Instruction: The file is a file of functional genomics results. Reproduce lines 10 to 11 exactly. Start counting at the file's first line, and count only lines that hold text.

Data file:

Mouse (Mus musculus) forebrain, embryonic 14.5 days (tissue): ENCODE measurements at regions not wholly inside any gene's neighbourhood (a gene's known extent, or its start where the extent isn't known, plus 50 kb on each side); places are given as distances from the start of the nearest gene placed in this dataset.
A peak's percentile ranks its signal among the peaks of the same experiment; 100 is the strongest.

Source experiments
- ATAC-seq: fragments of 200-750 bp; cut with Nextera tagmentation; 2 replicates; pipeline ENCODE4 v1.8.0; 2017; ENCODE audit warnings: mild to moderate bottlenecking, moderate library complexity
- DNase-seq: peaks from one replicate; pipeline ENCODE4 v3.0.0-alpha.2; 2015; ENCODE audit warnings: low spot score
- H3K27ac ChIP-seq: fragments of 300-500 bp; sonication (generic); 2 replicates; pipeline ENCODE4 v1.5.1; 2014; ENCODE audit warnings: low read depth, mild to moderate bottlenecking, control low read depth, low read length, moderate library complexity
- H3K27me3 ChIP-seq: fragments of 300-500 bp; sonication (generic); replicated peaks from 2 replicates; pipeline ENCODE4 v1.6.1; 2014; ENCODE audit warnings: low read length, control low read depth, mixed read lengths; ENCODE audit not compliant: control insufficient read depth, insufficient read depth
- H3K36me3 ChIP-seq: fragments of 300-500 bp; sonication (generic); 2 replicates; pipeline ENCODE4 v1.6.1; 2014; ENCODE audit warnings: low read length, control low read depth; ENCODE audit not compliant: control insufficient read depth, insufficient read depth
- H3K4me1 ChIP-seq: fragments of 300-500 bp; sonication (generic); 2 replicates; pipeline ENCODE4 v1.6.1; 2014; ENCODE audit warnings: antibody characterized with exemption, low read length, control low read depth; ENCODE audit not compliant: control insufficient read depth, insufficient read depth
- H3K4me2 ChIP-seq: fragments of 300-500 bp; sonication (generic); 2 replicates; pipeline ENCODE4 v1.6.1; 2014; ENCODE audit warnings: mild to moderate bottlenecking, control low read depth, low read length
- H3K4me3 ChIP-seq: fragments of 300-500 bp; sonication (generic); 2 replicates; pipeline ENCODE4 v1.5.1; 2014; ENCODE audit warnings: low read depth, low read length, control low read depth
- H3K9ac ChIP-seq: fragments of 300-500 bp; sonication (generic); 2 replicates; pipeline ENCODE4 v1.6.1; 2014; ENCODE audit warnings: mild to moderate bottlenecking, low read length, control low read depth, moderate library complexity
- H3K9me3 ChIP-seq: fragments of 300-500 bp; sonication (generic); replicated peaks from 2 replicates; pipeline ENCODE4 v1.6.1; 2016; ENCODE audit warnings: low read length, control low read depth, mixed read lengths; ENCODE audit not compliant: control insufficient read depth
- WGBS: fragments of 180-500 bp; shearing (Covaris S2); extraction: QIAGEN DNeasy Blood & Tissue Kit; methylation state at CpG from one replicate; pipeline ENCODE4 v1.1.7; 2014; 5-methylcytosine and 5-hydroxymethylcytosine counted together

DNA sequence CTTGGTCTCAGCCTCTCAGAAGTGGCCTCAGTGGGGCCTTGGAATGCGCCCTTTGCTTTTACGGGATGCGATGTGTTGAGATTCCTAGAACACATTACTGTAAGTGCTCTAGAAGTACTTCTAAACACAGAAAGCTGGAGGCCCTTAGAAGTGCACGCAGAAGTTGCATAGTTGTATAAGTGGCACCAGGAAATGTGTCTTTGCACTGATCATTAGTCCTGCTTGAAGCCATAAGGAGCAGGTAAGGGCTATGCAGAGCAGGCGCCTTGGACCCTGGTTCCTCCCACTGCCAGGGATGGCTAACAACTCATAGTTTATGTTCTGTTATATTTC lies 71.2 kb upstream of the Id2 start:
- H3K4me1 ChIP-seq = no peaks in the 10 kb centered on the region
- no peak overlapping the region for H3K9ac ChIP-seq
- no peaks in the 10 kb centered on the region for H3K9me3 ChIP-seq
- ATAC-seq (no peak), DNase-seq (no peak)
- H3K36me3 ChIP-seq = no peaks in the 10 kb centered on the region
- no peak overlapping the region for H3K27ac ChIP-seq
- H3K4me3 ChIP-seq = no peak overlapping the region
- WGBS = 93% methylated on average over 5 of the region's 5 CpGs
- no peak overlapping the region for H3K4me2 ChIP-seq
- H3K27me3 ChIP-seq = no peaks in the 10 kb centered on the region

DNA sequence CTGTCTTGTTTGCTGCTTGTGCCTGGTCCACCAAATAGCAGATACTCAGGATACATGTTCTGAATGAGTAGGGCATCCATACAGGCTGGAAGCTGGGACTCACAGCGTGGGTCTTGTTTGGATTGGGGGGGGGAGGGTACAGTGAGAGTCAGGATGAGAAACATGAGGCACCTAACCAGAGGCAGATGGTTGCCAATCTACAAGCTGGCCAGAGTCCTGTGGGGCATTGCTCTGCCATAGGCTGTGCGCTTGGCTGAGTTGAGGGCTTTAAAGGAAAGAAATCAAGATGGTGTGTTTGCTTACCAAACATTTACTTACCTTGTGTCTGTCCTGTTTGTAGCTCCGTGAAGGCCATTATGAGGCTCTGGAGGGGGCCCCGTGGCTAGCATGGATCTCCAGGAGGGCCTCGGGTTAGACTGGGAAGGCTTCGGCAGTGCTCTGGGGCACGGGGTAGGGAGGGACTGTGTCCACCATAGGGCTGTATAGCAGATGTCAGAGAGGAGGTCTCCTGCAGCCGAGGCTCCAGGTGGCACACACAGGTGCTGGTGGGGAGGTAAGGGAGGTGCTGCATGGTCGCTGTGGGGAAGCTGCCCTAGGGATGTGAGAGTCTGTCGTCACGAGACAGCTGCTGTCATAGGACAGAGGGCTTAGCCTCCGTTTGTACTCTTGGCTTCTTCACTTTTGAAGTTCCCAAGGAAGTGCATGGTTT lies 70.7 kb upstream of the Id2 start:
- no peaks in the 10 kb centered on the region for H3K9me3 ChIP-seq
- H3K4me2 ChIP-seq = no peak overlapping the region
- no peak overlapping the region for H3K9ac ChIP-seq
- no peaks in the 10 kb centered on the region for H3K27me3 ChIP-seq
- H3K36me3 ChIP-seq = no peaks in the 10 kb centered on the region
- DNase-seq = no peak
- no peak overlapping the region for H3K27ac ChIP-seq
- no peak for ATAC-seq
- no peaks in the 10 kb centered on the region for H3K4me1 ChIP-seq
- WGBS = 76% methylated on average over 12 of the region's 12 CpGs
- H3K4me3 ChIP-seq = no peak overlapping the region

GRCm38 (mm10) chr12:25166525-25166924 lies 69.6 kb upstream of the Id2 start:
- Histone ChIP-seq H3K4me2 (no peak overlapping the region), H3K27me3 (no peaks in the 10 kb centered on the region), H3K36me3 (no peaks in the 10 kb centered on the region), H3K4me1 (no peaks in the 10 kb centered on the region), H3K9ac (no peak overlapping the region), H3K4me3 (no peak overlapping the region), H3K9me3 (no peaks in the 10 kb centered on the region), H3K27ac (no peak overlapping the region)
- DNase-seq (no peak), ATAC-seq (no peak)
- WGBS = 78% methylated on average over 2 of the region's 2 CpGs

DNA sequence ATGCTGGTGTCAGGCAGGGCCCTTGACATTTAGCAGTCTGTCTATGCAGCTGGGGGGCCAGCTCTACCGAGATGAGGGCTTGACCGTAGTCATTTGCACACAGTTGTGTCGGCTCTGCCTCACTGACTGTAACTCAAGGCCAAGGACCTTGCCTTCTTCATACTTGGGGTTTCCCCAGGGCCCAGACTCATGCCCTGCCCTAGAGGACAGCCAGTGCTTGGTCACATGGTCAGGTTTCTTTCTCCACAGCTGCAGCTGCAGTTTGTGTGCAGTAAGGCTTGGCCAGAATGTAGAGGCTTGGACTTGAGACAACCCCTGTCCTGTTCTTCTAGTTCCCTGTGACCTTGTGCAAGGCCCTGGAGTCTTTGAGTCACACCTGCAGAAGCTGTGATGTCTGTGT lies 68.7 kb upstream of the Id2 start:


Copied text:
- H3K4me2 ChIP-seq: fragments of 300-500 bp; sonication (generic); 2 replicates; pipeline ENCODE4 v1.6.1; 2014; ENCODE audit warnings: mild to moderate bottlenecking, control low read depth, low read length
- H3K4me3 ChIP-seq: fragments of 300-500 bp; sonication (generic); 2 replicates; pipeline ENCODE4 v1.5.1; 2014; ENCODE audit warnings: low read depth, low read length, control low read depth